S.S. Dewan, President.
1. M/s. Jai Bharat Steel Industries has filed this complaint under Section 12 read with Section 17 (a) of the Consumer Protection Act, 1986 (for short, the Act) against the opposite parties on 15.4.1991. In view of the conclusion to which we have arrived at, it is not necessary to state the facts in detail. Suffice it to state that the complainant-firm and its partners were sanctioned cash credit limit to the extent of Rs. 2,50,000/- by the respondents on 24.11.1973 and they enjoyed the cash credit facility from Rs. 2,50,000/- to Rs. 9,00,000/- from the Punjab National Bank, Mandi Gobindgarh from 1973 to 1987. From April 1987, however, the said bank stopped releasing cash credit facility to the complainant firm. It is alleged by the complainant that the complainant-firm was faced with the financial crisis but instead of all this the firm repaid the outstanding loan amount to the bank and levelled the balance to the tune of about Rs. 3,00,000/- . The attitude of the bank, however, got changed and the respondent-bank put number of restraints on the credit facility despite several representations made by the firm. In brief, the complainant-firm maintains that due to the failure of the bank to render the service which it is bound to render to the complainant as per the policy of the Government of India, the credit policy of' the Reserve Bank of India and the agreement with the bank regarding financial assistance, there was deficiency in service rendered by the bank and this negligence caused failure of its business which entitled it to compensation amounting to Rs. 5,00,000/- besides interest and costs.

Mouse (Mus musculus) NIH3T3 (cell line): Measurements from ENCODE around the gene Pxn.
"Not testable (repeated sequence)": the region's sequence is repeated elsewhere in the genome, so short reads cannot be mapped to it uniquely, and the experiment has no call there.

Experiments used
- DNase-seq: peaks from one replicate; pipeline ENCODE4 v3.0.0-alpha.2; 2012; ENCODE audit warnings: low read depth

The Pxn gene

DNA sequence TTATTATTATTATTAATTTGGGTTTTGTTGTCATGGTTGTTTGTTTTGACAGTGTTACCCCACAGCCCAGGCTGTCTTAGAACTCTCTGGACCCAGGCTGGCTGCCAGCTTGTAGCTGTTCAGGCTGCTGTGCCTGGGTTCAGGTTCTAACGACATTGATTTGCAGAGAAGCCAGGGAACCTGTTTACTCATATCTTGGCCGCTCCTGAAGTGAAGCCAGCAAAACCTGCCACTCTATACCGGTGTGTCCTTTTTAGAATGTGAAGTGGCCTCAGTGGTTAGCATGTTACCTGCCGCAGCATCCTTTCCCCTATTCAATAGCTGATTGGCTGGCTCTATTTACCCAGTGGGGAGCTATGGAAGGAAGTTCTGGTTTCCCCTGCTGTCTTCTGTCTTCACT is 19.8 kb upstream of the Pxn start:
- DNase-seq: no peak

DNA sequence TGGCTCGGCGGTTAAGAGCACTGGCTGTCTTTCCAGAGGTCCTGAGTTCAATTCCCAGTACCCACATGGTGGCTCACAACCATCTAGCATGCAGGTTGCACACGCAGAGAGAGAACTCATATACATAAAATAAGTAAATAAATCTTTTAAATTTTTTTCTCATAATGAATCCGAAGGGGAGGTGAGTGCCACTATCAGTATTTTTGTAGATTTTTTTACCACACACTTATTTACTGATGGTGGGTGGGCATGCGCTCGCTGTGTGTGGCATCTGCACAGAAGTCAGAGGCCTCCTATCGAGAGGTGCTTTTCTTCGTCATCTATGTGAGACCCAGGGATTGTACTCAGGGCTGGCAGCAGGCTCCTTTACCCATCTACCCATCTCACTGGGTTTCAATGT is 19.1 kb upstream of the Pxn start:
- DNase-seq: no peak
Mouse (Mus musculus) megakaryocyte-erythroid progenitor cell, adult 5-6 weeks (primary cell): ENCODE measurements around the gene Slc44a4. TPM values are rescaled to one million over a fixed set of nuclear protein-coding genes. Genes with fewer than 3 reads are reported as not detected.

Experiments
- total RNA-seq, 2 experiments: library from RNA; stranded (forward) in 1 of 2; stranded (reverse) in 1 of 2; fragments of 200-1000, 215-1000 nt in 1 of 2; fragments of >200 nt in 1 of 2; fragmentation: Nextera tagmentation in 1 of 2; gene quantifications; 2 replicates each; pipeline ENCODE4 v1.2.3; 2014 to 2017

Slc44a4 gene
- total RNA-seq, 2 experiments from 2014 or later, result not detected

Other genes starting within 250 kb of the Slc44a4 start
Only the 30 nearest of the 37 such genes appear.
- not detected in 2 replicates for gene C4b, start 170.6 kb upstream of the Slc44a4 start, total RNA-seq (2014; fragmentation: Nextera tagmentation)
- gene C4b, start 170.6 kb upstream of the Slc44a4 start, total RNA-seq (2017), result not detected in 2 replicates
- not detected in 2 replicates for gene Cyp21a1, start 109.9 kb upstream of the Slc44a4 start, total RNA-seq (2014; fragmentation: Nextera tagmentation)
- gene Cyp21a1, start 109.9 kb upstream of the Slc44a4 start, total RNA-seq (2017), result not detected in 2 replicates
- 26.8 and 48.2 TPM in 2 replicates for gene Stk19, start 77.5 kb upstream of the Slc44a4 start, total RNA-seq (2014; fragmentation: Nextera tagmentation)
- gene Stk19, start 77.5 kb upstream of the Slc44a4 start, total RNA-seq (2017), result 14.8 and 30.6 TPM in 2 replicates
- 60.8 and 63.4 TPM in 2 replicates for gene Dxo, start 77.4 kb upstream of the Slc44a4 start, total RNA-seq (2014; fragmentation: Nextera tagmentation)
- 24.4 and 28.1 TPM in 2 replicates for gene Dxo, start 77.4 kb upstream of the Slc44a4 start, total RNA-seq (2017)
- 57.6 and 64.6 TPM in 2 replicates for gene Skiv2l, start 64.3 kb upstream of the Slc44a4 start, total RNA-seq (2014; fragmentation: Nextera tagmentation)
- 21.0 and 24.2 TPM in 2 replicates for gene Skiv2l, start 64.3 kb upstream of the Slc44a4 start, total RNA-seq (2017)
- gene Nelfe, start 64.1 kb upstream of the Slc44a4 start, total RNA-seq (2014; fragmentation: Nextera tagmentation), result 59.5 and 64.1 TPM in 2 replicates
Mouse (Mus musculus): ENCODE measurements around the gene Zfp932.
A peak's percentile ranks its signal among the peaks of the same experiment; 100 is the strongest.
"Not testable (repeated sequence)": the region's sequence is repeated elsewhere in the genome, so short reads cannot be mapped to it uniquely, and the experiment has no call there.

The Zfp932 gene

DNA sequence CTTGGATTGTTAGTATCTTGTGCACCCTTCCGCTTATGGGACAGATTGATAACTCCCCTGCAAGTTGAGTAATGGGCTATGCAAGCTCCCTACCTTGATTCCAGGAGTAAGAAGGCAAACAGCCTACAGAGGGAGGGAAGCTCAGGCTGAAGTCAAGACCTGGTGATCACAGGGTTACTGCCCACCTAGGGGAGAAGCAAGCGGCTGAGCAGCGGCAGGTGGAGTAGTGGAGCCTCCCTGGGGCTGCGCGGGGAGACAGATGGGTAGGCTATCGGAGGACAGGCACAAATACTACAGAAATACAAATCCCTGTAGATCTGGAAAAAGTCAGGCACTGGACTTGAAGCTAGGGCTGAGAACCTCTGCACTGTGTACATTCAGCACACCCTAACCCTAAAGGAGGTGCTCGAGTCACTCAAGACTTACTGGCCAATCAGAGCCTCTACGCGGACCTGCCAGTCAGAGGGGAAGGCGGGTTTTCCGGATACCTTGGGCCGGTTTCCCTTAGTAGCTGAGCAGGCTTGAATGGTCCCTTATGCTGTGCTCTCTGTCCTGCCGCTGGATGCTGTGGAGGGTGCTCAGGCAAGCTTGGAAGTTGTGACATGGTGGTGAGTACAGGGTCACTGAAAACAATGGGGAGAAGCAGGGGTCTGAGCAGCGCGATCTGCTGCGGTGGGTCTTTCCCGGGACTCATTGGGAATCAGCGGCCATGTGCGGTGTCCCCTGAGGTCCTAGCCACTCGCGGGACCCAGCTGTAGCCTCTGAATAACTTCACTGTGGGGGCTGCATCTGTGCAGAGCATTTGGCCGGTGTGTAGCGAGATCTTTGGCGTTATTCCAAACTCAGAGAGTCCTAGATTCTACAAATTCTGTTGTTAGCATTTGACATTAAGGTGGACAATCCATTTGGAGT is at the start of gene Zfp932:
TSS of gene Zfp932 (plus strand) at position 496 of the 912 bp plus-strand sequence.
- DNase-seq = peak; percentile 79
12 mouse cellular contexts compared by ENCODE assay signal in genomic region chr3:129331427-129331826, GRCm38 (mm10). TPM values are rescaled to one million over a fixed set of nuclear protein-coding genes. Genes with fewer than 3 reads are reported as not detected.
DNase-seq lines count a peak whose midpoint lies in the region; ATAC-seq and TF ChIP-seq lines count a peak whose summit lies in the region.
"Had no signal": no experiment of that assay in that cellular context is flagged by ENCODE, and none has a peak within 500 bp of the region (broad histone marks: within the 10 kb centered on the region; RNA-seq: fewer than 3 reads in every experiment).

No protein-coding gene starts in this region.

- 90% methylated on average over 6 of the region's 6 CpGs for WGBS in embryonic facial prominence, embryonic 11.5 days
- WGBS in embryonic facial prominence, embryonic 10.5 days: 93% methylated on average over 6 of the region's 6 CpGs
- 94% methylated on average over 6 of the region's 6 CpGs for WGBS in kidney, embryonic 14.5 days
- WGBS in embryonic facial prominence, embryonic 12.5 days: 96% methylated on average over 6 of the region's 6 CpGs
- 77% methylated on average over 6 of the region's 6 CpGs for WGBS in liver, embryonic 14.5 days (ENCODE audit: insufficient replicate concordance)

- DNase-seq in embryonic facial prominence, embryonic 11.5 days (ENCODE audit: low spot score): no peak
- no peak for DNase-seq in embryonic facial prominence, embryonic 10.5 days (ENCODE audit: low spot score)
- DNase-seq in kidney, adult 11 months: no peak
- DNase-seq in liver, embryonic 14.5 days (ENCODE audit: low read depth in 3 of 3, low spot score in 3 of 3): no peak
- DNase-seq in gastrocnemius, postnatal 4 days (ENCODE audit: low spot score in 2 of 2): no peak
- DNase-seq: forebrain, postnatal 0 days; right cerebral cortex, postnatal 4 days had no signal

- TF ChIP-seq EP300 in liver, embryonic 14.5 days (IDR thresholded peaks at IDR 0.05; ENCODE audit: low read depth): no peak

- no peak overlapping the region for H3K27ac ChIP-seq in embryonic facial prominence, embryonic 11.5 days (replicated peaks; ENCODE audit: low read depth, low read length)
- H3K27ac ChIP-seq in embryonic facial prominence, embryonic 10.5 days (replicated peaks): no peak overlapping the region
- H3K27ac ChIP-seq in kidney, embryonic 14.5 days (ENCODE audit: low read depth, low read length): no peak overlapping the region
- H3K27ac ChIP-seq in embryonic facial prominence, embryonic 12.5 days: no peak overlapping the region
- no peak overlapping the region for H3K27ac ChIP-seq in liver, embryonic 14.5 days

2. The opposite party (Punjab National Bank) has raised preliminary objections as well as objections on merits to the claim of the complainant. The opposite party has pointed out that the complaint is barred by time as the cash credit facilities were stopped in April 1987 and this complaint was filed by the complainant on 15.4.1991. Furthermore, the Punjab National Bank (Opposite Party No. 1) has filed a civil suit in the Court of Sub’ Judge First Class, Khanna, against the complainant for the recovery of Rs. 4,87,142/- , outstanding amounts of various loans availed of by the complainant as a borrower from the bank. According to the opposite party No. 1, the complainant in the civil suit will raise almost the same and similar defence. It is alleged that the complainant did not appear in the said Court on 20.5.1991 and as such the complainant-firm and its partners were proceeded exparte and that now the. complainant party has appeared in the said Court and prayed for setting aside the ex-parte order; that the claims, questions and issues arising in the present complaint are inextricably inter-twined with the claims, questions and issues arising in the said pending civil suit since the same very bank account facilities and transactions are in the issue in both the proceedings and to a great extent common documentary and oral evidence will have to be adduced and scrutinised in the two proceedings and that as the matter is sub-judice before the learned Sub Judge First Class, Khanna, therefore, this Commission should reject the complaint on this preliminary ground alone. On merits, the Punjab National Bank has denied all the allegations of the complainant party in para 11 of the written statement.